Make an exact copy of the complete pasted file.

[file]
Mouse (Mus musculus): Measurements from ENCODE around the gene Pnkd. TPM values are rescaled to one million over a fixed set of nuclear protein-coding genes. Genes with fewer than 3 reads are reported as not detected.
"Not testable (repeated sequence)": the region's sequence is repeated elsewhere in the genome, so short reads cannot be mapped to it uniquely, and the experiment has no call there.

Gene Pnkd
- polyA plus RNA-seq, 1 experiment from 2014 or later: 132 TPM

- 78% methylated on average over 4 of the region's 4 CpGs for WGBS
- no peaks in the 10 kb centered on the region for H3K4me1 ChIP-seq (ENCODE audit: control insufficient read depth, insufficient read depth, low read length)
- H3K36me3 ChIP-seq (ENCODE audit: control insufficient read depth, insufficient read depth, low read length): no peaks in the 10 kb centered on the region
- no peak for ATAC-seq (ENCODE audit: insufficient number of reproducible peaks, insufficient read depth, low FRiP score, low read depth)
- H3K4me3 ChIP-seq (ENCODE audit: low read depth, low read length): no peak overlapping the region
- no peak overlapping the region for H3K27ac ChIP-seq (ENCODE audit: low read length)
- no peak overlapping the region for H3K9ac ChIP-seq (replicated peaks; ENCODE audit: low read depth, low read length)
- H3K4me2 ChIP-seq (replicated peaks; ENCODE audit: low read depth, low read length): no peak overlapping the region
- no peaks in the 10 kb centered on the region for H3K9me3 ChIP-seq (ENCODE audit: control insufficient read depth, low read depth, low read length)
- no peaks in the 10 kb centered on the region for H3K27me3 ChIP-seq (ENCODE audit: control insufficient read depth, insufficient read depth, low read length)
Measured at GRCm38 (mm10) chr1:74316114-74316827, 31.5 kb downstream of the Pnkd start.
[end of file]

Mouse (Mus musculus): Measurements from ENCODE around the gene Pnkd. TPM values are rescaled to one million over a fixed set of nuclear protein-coding genes. Genes with fewer than 3 reads are reported as not detected.
"Not testable (repeated sequence)": the region's sequence is repeated elsewhere in the genome, so short reads cannot be mapped to it uniquely, and the experiment has no call there.

Gene Pnkd
- polyA plus RNA-seq, 1 experiment from 2014 or later: 132 TPM

- 78% methylated on average over 4 of the region's 4 CpGs for WGBS
- no peaks in the 10 kb centered on the region for H3K4me1 ChIP-seq (ENCODE audit: control insufficient read depth, insufficient read depth, low read length)
- H3K36me3 ChIP-seq (ENCODE audit: control insufficient read depth, insufficient read depth, low read length): no peaks in the 10 kb centered on the region
- no peak for ATAC-seq (ENCODE audit: insufficient number of reproducible peaks, insufficient read depth, low FRiP score, low read depth)
- H3K4me3 ChIP-seq (ENCODE audit: low read depth, low read length): no peak overlapping the region
- no peak overlapping the region for H3K27ac ChIP-seq (ENCODE audit: low read length)
- no peak overlapping the region for H3K9ac ChIP-seq (replicated peaks; ENCODE audit: low read depth, low read length)
- H3K4me2 ChIP-seq (replicated peaks; ENCODE audit: low read depth, low read length): no peak overlapping the region
- no peaks in the 10 kb centered on the region for H3K9me3 ChIP-seq (ENCODE audit: control insufficient read depth, low read depth, low read length)
- no peaks in the 10 kb centered on the region for H3K27me3 ChIP-seq (ENCODE audit: control insufficient read depth, insufficient read depth, low read length)
Measured at GRCm38 (mm10) chr1:74316114-74316827, 31.5 kb downstream of the Pnkd start.